• Medicare 

    What you need to know

    General Information

    Medicare is the federal health insurance program for people who are 65 or older, certain younger people with disabilities, retirees, the disabled, and children of deceased workers and people with End-Stage Renal Disease (permanent kidney failure requiring dialysis or a transplant, sometimes called ESRD)

    Here are the ABC's and D of Medicare

    Medicare Part A (Hospital Insurance): Part A covers inpatient hospital stays, care in a skilled nursing facility, hospice care, and some home health care.  There is typically no cost for Part A. 

    Medicare Part B covers certain doctors' services, outpatient care, medical supplies, and preventive services.

    For 2017, the cost of Medicare Part B is $134.00 and is deducted directly from your Social Security check. 

    Medicare Part C Sometime called "MA Plans," are offered by private companies approved by Medicare. If you join a Medicare Advantage Plan, you still have Medicare. You get your Medicare Part A (Hospital Insurance) and Medicare Part B (Medical Insurance) coverage from the Medicare Advantage Plan and not Original Medicare.

    Medicare Part D (prescription drug coverage): Part D adds prescription drug coverage.  These plans are offered by insurance companies and other private companies approved by Medicare.  Unions may also sponsor Retiree Drug Subsidy Plan (RDS) that provide Creditable Coverage".  These plans are an alternative to Medicare Part D for eligible retirees.

    For more information, see Medicare's website, medicare.gov

    Active employees and their spouses who are covered by medical insurance through the School District of the City of Niagara Falls must obtain Part A at age 65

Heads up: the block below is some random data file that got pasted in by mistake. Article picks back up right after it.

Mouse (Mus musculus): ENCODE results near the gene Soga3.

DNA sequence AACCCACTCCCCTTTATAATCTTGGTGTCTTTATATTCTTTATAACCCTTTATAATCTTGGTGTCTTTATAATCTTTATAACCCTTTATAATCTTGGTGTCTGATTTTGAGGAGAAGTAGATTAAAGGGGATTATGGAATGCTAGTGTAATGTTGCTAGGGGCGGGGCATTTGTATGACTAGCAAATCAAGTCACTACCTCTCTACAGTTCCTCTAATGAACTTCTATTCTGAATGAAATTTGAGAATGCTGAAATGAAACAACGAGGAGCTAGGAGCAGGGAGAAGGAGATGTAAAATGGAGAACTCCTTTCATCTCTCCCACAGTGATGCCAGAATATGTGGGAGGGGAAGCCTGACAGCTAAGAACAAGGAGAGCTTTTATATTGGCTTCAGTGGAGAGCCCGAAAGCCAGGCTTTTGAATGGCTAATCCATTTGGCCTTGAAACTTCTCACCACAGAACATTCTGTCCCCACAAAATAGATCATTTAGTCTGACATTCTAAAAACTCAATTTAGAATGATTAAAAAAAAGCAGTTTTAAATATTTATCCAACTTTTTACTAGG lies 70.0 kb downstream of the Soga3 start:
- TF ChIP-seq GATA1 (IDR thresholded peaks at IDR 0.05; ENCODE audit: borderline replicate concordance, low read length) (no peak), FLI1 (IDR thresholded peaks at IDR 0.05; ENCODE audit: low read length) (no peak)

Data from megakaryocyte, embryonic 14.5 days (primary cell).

Most employees forgo enrollment in Medicare Parts B & D until they retire.  Check with Social Security for details regarding your ability to delay enrollment in Parts B & D without penalty. Employees who enroll in Part B while still working are usually not subject to late enrollment penalties as long as they have maintained continuous medical coverage through from age 65 on. If you decide to forgo Part B when you are first eligible, confirm your ability to avoid late enrollment penalties with Social Security. Employees and their legal spouses are usually allowed to enroll in Part B at any time while continuously covered by medical insurance through active employment (or, immediately upon termination of employment or retirement).

    When you retire and you or your spouse are 65 or older or eligible for Medicare due to a disability, you and your spouse MUST enroll in both Medicare Parts A and B in order to be enrolled in the coverage coverage School District of the City of Niagara Falls medical plan.   At this time, Independent Health is secondary coverage to Medicare, which means that it typically pays after Medicare pays. In order to be fully covered, for Medicare-covered services you will need both Part A and Part B.

    If you are under 65 and retire due to a disability, you and your spouse (if also disabled) MUST enroll in Medicare Part A & B in order to remain covered under the School District of the City of Niagara Falls medical plan. 
    If you postpone enrollment in Medicare, you may have to pay a penalty for late enrollment in addition to the monthly premium. Additionally, if you delay enrollment in Part B, you may also have gaps in your coverage, because you will have to wait until the General Enrollment Period to enroll in Part B. The General Enrollment Period is January 1 through March 31 each year, with coverage beginning July 1.
    Below documents that provide additional information on Medicare Parts A & B
    Important Medicare information
    Your Guide to Who Pays First

    Click here for - An official U.S.. government publication from the Centers for Medicare & Medicaid Services / August 2015

    Medicare: Who Pays First


    Important Medicare Enrollment Information (frequently asked questions about Parts A & B)

    Click here for The official U.S.. Government Medicare Handbook, published by the Centers for Medicare & Medicaid Services

    Medicare & You 2018